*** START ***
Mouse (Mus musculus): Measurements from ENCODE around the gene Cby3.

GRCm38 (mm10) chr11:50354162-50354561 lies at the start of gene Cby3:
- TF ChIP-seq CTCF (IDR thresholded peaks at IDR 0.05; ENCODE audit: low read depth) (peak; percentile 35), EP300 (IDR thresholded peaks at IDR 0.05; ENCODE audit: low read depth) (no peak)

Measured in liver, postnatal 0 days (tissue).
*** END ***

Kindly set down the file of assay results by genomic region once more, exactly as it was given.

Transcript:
Mouse (Mus musculus): Measurements from ENCODE around the gene Cby3.

GRCm38 (mm10) chr11:50354162-50354561 lies at the start of gene Cby3:
- TF ChIP-seq CTCF (IDR thresholded peaks at IDR 0.05; ENCODE audit: low read depth) (peak; percentile 35), EP300 (IDR thresholded peaks at IDR 0.05; ENCODE audit: low read depth) (no peak)

Measured in liver, postnatal 0 days (tissue).